What is it about?

We hypothesized that exposure to antibiotics would primarily target the daphnid microbiome with downstream effects on the host fitness. To test this hypothesis, we chronically exposed daphnids to an antibiotic drug ciprofloxacin, which resulted in decreased microbiome diversity. However, contrary to our hypothesis, at low concentrations ciprofloxacin stimulated growth and reproduction in the daphnids, with no adverse effects at high concentrations.

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Why is it important?

Although the microbiome was not directly involved in the growth-related responses to the ciprofloxacin exposure, the microbiome’s alterations suggest that exposure to any antimicrobials, which – unlike ciprofloxacin – do not stimulate antioxidant production, would result in gut dysbiosis with possible adverse effects on the host.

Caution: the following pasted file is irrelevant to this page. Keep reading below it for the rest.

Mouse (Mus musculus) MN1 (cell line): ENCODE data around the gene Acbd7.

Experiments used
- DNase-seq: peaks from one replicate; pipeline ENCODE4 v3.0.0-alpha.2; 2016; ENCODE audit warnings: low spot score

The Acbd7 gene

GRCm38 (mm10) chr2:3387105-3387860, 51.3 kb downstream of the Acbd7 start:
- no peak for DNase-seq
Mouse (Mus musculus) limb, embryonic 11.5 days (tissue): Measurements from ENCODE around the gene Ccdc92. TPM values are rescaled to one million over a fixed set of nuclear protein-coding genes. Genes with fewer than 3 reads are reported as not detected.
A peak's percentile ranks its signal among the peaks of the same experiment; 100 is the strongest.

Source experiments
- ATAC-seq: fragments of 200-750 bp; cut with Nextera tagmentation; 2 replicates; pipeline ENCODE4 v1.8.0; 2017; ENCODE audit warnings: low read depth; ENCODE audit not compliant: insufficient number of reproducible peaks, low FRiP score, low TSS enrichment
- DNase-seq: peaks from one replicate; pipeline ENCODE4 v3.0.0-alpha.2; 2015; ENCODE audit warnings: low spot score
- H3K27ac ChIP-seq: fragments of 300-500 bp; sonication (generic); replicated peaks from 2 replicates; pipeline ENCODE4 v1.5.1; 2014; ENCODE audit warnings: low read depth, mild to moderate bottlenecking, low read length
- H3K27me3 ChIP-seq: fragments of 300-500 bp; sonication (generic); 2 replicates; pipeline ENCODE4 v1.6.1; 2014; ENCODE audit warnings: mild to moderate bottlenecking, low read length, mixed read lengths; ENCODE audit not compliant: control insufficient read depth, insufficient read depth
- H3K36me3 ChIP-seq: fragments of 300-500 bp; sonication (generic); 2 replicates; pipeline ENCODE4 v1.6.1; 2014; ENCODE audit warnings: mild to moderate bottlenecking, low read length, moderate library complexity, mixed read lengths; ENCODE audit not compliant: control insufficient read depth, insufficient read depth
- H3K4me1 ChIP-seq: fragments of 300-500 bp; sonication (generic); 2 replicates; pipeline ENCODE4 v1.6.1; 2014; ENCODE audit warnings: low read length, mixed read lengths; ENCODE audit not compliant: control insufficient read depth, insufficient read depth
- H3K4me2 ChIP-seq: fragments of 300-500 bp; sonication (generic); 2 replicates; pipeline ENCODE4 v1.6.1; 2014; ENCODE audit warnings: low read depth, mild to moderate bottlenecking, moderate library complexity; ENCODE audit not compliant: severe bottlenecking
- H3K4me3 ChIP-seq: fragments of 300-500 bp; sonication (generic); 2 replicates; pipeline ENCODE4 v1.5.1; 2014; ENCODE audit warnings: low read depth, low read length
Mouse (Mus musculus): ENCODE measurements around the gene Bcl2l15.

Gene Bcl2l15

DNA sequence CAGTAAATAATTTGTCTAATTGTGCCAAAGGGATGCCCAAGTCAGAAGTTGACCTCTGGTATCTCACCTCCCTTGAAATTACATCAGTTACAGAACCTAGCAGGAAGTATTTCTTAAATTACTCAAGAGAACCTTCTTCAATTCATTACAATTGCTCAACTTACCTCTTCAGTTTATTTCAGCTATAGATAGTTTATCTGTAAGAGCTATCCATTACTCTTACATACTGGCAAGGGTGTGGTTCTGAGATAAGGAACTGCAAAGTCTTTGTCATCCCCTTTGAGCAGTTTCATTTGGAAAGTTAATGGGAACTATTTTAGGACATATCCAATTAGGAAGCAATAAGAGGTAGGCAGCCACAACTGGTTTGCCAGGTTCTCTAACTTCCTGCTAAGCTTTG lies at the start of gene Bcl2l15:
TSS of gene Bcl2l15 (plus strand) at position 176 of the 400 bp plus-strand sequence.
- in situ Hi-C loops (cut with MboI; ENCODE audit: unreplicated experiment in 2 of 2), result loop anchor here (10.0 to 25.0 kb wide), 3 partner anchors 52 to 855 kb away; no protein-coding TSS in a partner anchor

In effect studies with antimicrobial substances, both direct effects of antibiotics on eukaryotic hosts and indirect effects via disturbance in the microbe-host association should be assessed.

Elena Gorokhova
Stockholm University

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This page is a summary of: Disparate effects of antibiotic-induced microbiome change and enhanced fitness in Daphnia magna, PLoS ONE, January 2020, PLOS,
DOI: 10.1371/journal.pone.0214833.
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